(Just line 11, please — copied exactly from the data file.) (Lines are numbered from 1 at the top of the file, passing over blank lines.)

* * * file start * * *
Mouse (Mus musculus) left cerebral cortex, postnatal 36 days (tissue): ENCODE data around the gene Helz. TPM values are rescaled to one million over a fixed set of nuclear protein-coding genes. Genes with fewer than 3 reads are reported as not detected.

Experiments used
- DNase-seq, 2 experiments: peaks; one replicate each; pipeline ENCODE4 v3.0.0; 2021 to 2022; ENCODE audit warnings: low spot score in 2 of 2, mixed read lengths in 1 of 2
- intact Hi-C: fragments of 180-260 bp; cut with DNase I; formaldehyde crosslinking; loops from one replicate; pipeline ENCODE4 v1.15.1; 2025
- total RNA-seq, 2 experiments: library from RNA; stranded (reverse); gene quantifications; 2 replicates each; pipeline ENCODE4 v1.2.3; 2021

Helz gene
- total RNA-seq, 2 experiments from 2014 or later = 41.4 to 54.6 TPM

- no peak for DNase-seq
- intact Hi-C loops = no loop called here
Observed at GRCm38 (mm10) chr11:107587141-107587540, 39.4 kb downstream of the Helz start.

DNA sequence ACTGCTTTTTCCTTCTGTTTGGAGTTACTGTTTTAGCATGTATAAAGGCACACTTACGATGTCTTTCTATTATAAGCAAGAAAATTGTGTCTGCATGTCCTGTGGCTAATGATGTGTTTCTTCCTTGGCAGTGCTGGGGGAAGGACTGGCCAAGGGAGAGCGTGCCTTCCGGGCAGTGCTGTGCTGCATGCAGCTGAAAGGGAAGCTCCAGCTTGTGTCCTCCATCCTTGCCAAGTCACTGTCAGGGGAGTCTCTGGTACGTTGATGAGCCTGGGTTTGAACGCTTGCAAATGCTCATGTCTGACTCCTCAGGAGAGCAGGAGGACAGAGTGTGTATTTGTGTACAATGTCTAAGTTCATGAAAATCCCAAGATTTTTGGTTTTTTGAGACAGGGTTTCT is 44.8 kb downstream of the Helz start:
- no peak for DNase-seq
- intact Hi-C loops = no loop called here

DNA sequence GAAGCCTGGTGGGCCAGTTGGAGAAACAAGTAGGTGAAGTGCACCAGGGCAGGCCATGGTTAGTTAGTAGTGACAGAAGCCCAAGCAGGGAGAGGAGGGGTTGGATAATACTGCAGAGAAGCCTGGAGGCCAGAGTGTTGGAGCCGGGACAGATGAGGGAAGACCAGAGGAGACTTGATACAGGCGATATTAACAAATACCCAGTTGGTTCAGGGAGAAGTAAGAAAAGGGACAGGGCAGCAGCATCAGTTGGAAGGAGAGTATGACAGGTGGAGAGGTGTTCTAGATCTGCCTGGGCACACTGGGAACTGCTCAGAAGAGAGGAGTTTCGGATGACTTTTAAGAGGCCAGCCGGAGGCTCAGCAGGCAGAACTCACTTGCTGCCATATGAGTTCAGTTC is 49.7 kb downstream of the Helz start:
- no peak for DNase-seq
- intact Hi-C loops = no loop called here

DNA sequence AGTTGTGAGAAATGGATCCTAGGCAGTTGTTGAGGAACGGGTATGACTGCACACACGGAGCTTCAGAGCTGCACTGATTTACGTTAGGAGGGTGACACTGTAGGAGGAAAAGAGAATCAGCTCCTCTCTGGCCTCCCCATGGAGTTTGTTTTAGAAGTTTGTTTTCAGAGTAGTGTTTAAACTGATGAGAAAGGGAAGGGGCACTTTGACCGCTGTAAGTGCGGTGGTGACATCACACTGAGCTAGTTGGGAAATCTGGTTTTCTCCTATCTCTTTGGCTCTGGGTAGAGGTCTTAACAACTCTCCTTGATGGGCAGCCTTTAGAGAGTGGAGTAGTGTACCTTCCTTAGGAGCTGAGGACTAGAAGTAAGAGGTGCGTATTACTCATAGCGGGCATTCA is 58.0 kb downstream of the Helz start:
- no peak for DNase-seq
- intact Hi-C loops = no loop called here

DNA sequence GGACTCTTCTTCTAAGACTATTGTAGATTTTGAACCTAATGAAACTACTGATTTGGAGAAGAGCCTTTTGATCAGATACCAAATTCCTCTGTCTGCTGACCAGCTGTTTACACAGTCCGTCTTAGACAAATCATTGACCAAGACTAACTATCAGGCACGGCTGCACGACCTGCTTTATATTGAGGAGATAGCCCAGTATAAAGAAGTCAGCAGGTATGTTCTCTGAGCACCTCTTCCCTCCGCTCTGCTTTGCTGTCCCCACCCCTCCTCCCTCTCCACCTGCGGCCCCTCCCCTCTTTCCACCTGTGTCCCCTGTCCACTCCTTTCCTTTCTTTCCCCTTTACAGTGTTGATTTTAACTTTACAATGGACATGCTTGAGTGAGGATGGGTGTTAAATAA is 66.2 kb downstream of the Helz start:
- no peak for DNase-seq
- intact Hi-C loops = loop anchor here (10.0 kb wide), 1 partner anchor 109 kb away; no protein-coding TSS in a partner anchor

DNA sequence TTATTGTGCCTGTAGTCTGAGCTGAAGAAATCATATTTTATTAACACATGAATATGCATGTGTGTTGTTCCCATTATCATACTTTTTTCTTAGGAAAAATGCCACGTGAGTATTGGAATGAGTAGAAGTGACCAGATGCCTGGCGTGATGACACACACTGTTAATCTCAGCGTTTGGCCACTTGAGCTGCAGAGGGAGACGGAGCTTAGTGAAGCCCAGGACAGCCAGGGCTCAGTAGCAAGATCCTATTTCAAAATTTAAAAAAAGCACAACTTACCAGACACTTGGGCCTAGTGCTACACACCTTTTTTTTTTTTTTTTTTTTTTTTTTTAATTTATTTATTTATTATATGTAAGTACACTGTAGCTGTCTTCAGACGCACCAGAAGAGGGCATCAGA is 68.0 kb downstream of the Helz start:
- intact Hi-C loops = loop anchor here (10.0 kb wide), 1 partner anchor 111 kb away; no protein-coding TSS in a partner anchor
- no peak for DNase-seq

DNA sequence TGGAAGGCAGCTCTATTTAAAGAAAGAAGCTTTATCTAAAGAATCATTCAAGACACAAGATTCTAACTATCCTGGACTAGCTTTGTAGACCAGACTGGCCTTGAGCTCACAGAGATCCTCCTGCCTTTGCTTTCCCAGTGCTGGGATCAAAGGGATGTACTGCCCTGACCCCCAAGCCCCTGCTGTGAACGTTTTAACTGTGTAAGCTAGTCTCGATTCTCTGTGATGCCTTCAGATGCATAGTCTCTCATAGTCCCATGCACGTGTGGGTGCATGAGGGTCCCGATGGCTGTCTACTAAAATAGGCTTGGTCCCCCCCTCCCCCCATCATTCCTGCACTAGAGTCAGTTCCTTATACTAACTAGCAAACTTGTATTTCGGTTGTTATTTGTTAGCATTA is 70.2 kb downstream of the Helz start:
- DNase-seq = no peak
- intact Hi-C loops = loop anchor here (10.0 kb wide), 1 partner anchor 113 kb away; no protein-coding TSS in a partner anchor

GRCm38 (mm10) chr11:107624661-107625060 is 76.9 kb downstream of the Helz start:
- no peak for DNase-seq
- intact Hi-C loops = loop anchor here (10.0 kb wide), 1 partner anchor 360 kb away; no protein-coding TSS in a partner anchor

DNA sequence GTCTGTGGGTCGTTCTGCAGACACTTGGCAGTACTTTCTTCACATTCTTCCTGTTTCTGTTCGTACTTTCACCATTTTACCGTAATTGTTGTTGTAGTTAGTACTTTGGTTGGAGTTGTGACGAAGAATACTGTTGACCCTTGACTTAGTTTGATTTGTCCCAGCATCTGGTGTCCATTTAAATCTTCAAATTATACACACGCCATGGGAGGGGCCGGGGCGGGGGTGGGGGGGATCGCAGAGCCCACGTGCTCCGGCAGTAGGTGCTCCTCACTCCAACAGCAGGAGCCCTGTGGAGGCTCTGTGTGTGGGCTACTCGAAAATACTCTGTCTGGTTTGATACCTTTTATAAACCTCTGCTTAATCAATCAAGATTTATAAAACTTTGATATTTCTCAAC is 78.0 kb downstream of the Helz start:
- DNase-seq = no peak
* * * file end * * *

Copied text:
DNA sequence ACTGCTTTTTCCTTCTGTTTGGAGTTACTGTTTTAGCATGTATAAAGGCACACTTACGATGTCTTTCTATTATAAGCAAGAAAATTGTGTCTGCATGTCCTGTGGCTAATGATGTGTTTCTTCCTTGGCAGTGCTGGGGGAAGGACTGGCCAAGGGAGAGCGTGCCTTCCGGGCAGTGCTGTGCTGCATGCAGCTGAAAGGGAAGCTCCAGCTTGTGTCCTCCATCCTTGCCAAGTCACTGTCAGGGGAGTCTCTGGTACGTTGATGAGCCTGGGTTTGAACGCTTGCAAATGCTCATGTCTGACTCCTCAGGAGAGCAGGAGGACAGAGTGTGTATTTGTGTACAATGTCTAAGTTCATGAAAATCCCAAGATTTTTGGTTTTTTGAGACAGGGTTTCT is 44.8 kb downstream of the Helz start: